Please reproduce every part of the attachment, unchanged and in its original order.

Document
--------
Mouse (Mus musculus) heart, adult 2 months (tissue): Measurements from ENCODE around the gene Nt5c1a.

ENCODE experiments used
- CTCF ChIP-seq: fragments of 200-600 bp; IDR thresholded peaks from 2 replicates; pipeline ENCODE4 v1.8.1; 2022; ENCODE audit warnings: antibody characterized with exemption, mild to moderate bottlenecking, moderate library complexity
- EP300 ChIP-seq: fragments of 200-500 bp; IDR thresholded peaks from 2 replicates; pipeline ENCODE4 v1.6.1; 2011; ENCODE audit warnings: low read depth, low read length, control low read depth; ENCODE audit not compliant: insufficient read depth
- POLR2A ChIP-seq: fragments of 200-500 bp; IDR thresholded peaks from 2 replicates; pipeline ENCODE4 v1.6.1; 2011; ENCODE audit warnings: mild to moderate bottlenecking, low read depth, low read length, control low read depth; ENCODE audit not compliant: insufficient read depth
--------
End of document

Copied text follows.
Mouse (Mus musculus) heart, adult 2 months (tissue): Measurements from ENCODE around the gene Nt5c1a.

ENCODE experiments used
- CTCF ChIP-seq: fragments of 200-600 bp; IDR thresholded peaks from 2 replicates; pipeline ENCODE4 v1.8.1; 2022; ENCODE audit warnings: antibody characterized with exemption, mild to moderate bottlenecking, moderate library complexity
- EP300 ChIP-seq: fragments of 200-500 bp; IDR thresholded peaks from 2 replicates; pipeline ENCODE4 v1.6.1; 2011; ENCODE audit warnings: low read depth, low read length, control low read depth; ENCODE audit not compliant: insufficient read depth
- POLR2A ChIP-seq: fragments of 200-500 bp; IDR thresholded peaks from 2 replicates; pipeline ENCODE4 v1.6.1; 2011; ENCODE audit warnings: mild to moderate bottlenecking, low read depth, low read length, control low read depth; ENCODE audit not compliant: insufficient read depth